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4 Research-Backed Ways to Improve Your Productivity Today

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productivity

We are always looking for how we can fit more into our days and weeks, eager to try the newest productivity tip that comes our way, just like the newest fad diet. The pomodoro technique? Check. Waking up at 4am like Apple CEO Tim Cook? Tried it. The ‘throw out your to-do list’ productivity tip? Tried that one, too.

And yet we’re still looking for the productivity hack, that magic pill promising to will us into action toward the goal of checking everything off our to-do list by the day’s end.

But, here’s the thing. Before you can even think about trying the latest tips and tricks on the productivity front, you have to change your thinking about productivity. In other words, you have to start thinking of managing your energy first – not time itself.

The forces that provide energy – namely, your body and your mind, need to be the starting points. It’s the number one most overlooked productivity tip out there.

The Links Between Energy and Productivity

The links between productivity, sleep, healthy food, exercise and mental health are well-documented and yet they are among the most overlooked productivity boosters out there.  The link between sleep and productivity is well-known, but it can be difficult to stop burning the midnight oil, even though it’s so counterintuitive.

One study found that insomniacs and those with insufficient sleep syndrome (those who fail to get enough sleep at night and are sleep deprived) had significantly worse productivity levels and overall performance compared to those who got more sleep.

And then there’s all of the studies linking certain foods and energy levels. According to the World Health Organization, healthy eating can increase your productivity levels by 20 percent. Although drive-thrus were designed to be efficient, they are backfiring when it comes to productivity.

And, of course, the dreaded topic of exercise. This study compared 200 employees on the days they exercised and the days they didn’t. The results were impressive. 72% reported improvements in time management, while 74% reported better workload management. The scores were also 41% higher on feeling motivated to work, 22% higher for finishing work on time and 21% higher in concentration.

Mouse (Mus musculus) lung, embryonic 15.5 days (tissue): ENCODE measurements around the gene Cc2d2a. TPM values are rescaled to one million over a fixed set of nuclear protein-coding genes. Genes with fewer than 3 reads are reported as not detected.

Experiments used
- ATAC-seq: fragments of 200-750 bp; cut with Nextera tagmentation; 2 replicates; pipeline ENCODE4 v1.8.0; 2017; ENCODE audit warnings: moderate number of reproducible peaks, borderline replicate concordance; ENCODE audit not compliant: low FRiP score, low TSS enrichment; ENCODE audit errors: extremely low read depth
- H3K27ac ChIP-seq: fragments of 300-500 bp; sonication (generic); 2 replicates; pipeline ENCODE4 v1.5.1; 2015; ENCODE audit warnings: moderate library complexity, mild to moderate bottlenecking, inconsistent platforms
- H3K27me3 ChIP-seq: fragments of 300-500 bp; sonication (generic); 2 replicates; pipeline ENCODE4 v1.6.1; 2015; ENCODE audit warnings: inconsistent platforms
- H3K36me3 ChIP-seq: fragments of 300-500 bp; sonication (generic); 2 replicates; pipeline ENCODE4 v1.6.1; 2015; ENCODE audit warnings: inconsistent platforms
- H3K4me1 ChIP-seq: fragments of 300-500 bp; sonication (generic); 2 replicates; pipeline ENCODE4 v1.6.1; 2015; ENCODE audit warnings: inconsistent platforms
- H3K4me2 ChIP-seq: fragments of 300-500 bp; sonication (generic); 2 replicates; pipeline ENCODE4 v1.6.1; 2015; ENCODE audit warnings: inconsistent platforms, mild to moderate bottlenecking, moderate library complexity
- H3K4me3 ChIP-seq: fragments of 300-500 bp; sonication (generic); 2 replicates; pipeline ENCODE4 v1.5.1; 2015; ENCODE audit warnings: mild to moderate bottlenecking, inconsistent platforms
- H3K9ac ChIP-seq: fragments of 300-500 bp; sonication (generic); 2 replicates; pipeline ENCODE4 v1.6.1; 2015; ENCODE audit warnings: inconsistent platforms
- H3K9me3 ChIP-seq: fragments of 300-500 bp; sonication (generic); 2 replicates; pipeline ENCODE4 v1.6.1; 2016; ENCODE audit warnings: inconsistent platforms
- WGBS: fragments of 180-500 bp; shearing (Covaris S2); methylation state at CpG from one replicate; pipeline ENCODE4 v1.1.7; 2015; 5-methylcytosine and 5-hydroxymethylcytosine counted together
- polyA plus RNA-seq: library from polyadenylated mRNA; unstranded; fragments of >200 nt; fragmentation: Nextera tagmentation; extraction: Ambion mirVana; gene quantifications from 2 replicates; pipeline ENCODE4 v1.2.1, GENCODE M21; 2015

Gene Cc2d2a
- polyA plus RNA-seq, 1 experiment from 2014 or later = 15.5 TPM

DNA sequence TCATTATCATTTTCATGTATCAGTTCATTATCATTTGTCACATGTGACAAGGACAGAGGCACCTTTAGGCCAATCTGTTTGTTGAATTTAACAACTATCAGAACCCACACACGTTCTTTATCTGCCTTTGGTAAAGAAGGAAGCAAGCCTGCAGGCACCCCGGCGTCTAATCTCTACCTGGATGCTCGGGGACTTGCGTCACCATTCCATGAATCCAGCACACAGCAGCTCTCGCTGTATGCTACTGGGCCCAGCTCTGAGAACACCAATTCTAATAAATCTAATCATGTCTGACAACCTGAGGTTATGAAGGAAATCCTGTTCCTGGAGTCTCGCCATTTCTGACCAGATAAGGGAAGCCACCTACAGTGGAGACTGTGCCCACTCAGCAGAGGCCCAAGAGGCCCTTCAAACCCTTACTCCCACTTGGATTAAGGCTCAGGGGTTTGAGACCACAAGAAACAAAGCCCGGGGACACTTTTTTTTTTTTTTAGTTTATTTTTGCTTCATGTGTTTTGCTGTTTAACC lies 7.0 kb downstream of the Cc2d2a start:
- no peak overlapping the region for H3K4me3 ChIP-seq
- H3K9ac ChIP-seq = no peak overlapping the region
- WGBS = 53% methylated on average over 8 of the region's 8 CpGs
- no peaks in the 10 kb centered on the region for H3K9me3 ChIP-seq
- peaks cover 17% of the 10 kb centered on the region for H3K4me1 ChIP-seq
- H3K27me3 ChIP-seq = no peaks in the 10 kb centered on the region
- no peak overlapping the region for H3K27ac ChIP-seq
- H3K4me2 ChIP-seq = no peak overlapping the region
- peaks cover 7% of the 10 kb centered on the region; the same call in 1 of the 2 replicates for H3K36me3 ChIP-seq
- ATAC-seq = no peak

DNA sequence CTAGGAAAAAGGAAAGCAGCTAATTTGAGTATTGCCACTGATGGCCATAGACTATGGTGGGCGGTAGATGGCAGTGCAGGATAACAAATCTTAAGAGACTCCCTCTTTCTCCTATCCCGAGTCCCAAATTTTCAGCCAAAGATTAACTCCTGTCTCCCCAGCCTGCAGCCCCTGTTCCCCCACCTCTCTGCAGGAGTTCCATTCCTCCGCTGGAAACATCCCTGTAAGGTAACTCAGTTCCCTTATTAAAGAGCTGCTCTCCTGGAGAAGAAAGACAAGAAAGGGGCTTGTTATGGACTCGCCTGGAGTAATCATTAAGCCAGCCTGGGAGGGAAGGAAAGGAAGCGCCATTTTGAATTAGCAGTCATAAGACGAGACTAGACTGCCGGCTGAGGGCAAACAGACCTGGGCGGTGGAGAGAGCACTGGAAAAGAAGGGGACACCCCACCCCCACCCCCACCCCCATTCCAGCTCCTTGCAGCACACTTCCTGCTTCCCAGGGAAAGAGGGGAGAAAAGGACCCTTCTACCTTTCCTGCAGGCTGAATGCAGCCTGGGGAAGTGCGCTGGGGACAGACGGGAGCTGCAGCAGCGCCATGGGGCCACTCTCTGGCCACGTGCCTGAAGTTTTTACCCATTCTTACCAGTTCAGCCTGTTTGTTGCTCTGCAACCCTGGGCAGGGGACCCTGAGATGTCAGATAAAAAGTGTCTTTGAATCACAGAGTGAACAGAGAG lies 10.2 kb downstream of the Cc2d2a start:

There’s also mental energy that comes into play when it comes to productivity, with studies showing that people only have a limited amount of energy to spend during the day. Once that’s depleted, productivity decreases.

“Manage your energy, not your time.” – Paul Dickey

How to Manage Your Energy Levels

When it comes to getting more sleep, eating healthier and getting more exercise in, you’re likely familiar with the old classics: avoid digital screens an hour or two before going to bed, swap out white carbs for brown carbs, nix the sugar and so on.

Keep in mind many of these elements are interconnected. So, carving out a little bit of time for exercise can help you sleep better at night.

But here is what some of the latest research on the topic has to say.

1. Sleep

Do you have trouble falling asleep once your head hits the pillow? A cognitive scientist has offered a new, drug-free sleep hack called cognitive shuffling that promises to make you fall asleep in mere seconds. The idea is that it lulls you into that foggy state that comes before actual sleep where things stop making sense.

This is how it works: Instead of counting sheep, choose a random word like ‘Productivity.’ Next, come up with new words based on each letter and imagine those words vividly.  By focusing on random words and images, it lulls the brain into that foggy state.

Are you getting enough sunlight exposure in the morning? Sunlight has been linked with better sleep. This helps regulate circadian rhythms. Try taking the dog out for a brisk walk around the block in the morning or drinking your morning cup of coffee on the patio.

2. Diet

The best diet for energy? According to a new study published by American Academy of Neurology, the answer lies in the Mediterranean diet – a diet rich in fruits, vegetables, beans, cereal grains and olive oil and fewer animal products like dairy and fish.

The study, while using a population of older adults, found that they retained more brain volume over three years than those who did not follow the diet as closely. If you can swap out processed foods throughout your work week, your brain will thank you with more brain power throughout the day.

3. Exercise

When we want to get more accomplished in the day, it seems counterintuitive to try to fit in exercise. Nonetheless, new research on the topic is showing you don’t need to spend hours on the treadmill or at the gym in order to unleash the brain-boosting benefits of exercise.